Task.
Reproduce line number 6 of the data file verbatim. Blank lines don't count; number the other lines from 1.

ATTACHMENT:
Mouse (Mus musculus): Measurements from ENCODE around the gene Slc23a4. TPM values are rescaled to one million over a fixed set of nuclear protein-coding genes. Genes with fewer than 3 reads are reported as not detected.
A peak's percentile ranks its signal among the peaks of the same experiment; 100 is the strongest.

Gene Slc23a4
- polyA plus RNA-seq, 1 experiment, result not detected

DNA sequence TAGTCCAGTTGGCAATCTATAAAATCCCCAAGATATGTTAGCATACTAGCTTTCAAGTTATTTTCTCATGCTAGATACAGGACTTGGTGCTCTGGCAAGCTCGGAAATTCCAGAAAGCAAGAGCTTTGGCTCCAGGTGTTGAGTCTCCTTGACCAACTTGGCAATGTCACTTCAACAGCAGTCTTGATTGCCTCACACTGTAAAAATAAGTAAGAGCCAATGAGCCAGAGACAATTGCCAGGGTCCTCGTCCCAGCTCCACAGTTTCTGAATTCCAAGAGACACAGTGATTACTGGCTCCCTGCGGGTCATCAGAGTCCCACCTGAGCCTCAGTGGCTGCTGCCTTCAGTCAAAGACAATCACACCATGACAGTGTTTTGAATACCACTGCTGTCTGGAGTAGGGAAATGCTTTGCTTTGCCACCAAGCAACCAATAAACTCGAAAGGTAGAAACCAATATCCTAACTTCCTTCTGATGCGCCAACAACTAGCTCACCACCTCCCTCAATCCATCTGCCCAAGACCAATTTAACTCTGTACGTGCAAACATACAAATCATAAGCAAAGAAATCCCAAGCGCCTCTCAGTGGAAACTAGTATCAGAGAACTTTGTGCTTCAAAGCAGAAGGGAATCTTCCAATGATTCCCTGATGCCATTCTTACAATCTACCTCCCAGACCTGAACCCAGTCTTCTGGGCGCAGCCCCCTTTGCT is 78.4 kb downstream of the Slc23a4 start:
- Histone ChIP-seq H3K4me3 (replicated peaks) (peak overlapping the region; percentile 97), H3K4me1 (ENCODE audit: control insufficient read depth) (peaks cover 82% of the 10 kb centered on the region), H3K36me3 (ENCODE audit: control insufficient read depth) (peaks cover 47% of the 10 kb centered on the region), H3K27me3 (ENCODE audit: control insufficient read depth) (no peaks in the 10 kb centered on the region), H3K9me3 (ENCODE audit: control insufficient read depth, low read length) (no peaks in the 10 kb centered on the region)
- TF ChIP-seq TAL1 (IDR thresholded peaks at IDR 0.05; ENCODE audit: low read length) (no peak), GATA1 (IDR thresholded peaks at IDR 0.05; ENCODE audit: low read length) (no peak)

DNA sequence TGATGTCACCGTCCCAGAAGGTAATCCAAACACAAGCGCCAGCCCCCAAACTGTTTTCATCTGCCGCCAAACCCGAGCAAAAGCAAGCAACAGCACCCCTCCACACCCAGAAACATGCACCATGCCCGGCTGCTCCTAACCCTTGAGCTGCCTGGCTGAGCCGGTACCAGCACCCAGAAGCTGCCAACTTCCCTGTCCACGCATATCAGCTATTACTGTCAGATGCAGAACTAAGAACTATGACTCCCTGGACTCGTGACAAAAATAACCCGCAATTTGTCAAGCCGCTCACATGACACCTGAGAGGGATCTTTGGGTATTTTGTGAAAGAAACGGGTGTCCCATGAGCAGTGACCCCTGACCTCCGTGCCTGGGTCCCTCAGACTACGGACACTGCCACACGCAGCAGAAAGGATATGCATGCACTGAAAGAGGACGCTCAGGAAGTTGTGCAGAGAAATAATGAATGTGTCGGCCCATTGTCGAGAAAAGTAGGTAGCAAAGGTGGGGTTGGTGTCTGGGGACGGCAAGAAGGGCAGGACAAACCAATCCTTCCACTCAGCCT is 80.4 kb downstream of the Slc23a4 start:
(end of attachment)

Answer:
- Histone ChIP-seq H3K4me3 (replicated peaks) (peak overlapping the region; percentile 97), H3K4me1 (ENCODE audit: control insufficient read depth) (peaks cover 82% of the 10 kb centered on the region), H3K36me3 (ENCODE audit: control insufficient read depth) (peaks cover 47% of the 10 kb centered on the region), H3K27me3 (ENCODE audit: control insufficient read depth) (no peaks in the 10 kb centered on the region), H3K9me3 (ENCODE audit: control insufficient read depth, low read length) (no peaks in the 10 kb centered on the region)